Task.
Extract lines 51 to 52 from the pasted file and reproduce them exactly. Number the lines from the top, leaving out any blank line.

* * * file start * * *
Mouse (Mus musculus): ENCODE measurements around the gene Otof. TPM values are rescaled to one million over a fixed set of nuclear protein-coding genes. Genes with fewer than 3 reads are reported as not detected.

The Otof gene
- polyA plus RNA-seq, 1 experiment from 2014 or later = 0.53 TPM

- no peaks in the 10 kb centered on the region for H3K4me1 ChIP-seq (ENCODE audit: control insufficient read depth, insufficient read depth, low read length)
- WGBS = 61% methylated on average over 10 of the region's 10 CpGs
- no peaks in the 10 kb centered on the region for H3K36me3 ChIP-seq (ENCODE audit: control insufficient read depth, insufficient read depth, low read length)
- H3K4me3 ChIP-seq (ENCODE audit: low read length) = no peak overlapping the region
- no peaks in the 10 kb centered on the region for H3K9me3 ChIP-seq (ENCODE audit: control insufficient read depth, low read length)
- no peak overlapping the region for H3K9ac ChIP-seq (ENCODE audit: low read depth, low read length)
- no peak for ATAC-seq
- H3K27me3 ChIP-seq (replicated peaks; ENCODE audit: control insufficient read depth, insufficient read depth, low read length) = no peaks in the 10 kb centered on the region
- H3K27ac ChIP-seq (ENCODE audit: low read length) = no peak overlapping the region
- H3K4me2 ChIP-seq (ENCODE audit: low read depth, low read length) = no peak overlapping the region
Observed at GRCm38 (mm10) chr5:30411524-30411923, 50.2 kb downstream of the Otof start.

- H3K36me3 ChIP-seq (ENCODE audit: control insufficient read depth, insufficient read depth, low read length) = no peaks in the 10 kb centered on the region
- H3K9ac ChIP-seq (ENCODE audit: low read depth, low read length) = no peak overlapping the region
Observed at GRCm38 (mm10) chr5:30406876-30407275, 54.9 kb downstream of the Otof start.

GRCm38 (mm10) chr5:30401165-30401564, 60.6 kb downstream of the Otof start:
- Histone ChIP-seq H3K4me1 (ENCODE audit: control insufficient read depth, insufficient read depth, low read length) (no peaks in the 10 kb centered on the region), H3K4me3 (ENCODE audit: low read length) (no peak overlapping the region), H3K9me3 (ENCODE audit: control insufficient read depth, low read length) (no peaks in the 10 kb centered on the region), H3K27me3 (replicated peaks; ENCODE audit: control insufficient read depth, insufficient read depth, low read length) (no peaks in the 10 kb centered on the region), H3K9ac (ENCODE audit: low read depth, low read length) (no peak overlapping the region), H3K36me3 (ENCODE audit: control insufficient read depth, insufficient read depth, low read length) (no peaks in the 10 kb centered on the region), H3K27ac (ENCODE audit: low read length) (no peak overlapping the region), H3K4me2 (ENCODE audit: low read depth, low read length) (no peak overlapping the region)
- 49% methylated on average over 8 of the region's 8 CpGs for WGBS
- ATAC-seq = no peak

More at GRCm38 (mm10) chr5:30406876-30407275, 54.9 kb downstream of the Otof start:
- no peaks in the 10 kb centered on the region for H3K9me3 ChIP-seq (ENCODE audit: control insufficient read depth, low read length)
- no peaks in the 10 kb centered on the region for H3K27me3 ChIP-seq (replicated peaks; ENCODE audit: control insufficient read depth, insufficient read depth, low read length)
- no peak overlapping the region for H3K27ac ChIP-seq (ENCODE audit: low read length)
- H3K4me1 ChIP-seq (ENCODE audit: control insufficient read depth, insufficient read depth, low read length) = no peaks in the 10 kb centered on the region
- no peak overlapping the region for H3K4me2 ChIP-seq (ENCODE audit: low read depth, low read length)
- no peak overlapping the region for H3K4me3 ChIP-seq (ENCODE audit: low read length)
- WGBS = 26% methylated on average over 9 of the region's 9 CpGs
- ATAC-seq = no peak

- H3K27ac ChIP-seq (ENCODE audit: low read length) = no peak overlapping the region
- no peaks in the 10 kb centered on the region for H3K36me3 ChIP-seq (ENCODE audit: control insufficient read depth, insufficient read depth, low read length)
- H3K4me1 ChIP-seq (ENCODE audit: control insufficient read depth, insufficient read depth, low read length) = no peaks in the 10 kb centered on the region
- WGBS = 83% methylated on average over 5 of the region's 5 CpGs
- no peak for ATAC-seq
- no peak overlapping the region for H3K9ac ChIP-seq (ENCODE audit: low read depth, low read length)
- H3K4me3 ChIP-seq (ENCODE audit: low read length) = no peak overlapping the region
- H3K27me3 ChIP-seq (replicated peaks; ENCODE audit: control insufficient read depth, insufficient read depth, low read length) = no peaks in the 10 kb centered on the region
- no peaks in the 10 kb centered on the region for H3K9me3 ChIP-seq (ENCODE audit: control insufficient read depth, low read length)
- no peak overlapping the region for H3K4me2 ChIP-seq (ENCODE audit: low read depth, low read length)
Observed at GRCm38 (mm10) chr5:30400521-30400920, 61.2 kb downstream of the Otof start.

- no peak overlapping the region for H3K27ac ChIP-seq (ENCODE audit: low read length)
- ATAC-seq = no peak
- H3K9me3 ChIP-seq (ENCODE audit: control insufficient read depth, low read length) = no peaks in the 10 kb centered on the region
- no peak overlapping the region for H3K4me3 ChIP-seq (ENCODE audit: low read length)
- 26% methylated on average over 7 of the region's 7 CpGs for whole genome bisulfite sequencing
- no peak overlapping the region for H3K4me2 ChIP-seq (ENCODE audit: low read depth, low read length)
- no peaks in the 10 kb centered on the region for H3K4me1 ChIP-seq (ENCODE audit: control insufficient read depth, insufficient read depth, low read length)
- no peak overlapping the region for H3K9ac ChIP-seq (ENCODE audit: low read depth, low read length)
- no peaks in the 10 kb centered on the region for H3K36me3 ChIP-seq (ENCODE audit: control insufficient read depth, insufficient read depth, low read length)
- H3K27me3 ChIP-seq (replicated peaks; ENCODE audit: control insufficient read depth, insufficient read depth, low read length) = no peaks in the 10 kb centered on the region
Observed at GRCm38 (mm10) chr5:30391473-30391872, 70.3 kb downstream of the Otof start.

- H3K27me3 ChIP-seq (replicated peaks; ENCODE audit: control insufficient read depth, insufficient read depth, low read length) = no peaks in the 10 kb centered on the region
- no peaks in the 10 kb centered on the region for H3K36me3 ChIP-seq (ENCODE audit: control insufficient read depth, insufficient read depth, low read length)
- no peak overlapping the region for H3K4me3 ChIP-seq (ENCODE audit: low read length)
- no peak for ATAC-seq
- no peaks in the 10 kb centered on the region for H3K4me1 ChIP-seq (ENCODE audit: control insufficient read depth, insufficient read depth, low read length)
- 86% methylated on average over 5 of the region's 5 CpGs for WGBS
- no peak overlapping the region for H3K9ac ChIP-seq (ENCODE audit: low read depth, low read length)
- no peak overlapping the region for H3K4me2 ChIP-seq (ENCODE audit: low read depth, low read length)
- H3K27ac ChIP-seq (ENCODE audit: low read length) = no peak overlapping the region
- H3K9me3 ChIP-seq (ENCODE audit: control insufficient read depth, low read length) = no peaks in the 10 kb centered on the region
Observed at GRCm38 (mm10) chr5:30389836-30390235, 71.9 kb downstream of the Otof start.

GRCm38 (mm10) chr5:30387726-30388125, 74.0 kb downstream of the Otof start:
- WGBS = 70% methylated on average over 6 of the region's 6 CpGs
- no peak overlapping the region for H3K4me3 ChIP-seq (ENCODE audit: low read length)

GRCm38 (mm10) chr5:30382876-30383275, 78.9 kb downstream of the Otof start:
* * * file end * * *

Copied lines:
- H3K27me3 ChIP-seq (replicated peaks; ENCODE audit: control insufficient read depth, insufficient read depth, low read length) = no peaks in the 10 kb centered on the region
Observed at GRCm38 (mm10) chr5:30391473-30391872, 70.3 kb downstream of the Otof start.